Must File Formal Response Friday
Lance Armstrong is running out of time to formally respond to doping allegations that, if true, could ban him from the sport in which he won seven Tour de France titles. Everything's on the line for the 40-year-old, who witnesses claim openly used or talked about using drugs to get a competitive edge.
The world is watching how Lance Armstrong will respond to the group that last week officially brought charges that the cyclist used drugs to win races.
The U.S. Anti-Doping Agency gave the seven-time Tour de France winner a Friday, June 22, deadline to file a written response to the charges, which go back to 1995.
The agency, recognized by Congress and likened to an "anti-doping police force," contends it has 10 former teammates who are willing to speak out against Armstrong.
According to the USADA, these witnesses either saw or heard Armstrong talk about the drugs in question, which include blood boosters, steroids, and "other improper performance enhancers."
As a violation of sports competition rules, if found guilty, these charges would result in Armstrong being stripped of the Tour de France titles he won between 1999 to 2005. It also could result in a lifetime ban from the sport that has made the 40-year-old Texan a household name.
But the Associated Press also contends that his reputation as a "cancer-fighting" hero is on the line. We can't forget in recent years all the good works that have been done by Livestrong, the foundation so closely related with the cancer-surviving cyclist.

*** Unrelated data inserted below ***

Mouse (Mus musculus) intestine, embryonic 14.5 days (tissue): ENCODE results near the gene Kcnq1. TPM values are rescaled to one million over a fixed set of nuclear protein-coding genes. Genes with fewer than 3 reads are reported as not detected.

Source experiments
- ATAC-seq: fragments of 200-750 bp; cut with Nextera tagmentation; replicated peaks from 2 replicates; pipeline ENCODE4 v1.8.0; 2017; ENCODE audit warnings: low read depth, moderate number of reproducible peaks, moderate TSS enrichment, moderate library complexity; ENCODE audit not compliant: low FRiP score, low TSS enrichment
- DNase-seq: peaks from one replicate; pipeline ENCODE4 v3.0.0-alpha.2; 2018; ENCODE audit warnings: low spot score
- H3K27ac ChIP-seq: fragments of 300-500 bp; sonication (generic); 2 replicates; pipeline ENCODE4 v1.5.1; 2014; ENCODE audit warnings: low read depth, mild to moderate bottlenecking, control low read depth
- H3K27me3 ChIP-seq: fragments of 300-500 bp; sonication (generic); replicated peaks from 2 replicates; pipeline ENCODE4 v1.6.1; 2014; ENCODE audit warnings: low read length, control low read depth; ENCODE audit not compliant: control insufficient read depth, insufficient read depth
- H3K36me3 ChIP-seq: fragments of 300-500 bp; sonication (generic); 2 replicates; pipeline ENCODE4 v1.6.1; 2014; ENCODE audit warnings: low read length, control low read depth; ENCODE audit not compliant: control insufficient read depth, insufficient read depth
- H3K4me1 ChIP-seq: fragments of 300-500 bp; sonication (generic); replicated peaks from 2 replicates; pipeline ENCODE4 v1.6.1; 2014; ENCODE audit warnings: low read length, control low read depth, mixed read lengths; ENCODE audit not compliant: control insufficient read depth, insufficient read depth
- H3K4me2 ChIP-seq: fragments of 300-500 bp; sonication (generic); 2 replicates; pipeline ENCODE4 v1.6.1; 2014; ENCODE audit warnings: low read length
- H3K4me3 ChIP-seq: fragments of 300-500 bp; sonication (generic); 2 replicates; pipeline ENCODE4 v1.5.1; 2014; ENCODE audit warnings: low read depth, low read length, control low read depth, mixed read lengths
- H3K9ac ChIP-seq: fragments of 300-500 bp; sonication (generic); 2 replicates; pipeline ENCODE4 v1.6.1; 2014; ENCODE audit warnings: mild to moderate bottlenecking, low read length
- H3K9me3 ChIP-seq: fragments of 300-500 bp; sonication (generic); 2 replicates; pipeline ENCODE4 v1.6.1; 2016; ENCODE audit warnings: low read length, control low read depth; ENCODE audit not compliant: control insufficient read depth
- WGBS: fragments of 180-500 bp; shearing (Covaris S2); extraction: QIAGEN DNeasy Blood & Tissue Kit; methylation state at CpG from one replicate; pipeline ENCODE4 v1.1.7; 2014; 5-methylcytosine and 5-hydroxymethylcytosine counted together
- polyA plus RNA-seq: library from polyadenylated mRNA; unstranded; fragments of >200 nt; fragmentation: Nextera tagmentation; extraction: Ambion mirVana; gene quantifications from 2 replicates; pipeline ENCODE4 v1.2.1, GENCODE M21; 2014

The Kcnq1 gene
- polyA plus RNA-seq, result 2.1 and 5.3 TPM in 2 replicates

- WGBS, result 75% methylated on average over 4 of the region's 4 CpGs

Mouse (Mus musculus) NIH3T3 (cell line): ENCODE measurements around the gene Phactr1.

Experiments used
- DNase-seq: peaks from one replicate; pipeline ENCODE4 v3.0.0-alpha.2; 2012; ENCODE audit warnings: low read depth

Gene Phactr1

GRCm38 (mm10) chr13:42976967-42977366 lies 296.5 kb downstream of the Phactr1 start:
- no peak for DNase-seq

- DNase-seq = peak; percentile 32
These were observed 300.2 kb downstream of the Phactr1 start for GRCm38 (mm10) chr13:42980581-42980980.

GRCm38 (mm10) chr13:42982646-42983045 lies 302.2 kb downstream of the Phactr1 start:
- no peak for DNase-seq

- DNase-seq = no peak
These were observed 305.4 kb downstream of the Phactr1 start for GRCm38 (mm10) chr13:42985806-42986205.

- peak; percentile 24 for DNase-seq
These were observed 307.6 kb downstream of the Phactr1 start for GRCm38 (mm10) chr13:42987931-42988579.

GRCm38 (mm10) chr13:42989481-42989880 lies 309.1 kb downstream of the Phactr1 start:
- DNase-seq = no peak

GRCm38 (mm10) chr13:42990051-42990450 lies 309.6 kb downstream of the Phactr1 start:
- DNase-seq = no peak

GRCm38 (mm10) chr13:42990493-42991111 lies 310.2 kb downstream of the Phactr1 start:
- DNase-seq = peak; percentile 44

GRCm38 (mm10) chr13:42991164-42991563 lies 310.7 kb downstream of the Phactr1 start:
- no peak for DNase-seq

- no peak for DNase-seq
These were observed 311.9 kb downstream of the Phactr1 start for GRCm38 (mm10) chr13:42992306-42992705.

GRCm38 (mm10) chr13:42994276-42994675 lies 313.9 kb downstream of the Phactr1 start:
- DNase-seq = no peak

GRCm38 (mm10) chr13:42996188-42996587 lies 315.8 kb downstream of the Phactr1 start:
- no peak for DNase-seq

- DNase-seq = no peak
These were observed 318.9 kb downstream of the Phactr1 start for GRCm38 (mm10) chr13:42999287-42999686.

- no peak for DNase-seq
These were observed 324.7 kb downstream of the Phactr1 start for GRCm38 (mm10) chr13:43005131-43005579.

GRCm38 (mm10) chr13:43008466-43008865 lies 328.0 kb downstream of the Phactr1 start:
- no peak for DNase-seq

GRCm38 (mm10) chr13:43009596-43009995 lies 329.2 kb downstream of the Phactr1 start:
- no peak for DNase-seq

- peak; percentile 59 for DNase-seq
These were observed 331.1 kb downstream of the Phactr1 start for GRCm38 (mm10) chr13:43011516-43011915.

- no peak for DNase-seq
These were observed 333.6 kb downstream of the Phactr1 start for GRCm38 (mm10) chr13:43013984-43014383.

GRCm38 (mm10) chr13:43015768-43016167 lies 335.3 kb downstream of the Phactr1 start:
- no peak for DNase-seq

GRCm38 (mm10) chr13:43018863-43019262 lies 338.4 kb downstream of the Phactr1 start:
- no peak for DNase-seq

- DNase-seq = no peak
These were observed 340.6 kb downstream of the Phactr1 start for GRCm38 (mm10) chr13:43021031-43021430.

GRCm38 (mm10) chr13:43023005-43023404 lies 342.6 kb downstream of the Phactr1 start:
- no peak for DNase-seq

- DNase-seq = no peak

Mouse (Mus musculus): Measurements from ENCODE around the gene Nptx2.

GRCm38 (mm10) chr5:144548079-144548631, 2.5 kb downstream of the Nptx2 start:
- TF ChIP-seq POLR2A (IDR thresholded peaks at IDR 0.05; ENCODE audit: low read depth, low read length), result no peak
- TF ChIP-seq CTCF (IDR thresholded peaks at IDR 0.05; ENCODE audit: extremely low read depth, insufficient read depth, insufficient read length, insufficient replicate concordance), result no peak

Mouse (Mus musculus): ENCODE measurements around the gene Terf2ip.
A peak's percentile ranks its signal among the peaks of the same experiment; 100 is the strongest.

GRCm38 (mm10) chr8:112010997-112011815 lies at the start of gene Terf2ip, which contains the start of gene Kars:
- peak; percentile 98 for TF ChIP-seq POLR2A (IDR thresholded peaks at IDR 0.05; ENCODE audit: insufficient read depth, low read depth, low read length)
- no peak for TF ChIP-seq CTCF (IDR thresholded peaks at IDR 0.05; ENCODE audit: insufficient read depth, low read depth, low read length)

AP reports that fans worldwide who follow Armstrong because of his work in raising millions to fight cancer aren't caught up in the sports doping stuff. Fans contend that it's the cheating -- if found to be legit and not just rumors -- that gets to them.
He could become a fallen hero.
Armstrong has already responded, albeit "unofficially," to these most recent charges.
Two days after the USADA sent written notice to Team Lance, he reminded the world that these are the "same charges" and the "same witnesses" that the Justice Department decided not to pursue after a two-year investigation.
Armstrong also claims the USADA is singling him out, despite the agency's assertion that the drug use is a far-reaching and rampant problem, according to the athlete.
“I have never doped, and, unlike many of my accusers, I have competed as an endurance athlete for 25 years with no spike in performance, passed more than 500 drug tests and never failed one,” he went on to say. “Any fair consideration of these allegations has and will continue to vindicate me.”
In recent years, Armstrong has garnered respectable times in the marathon and competed in triathlons outside of his "sport of choice."
These most recent USADA allegations also ban Armstrong from competing in any upcoming Ironman events, as he had originally planned.
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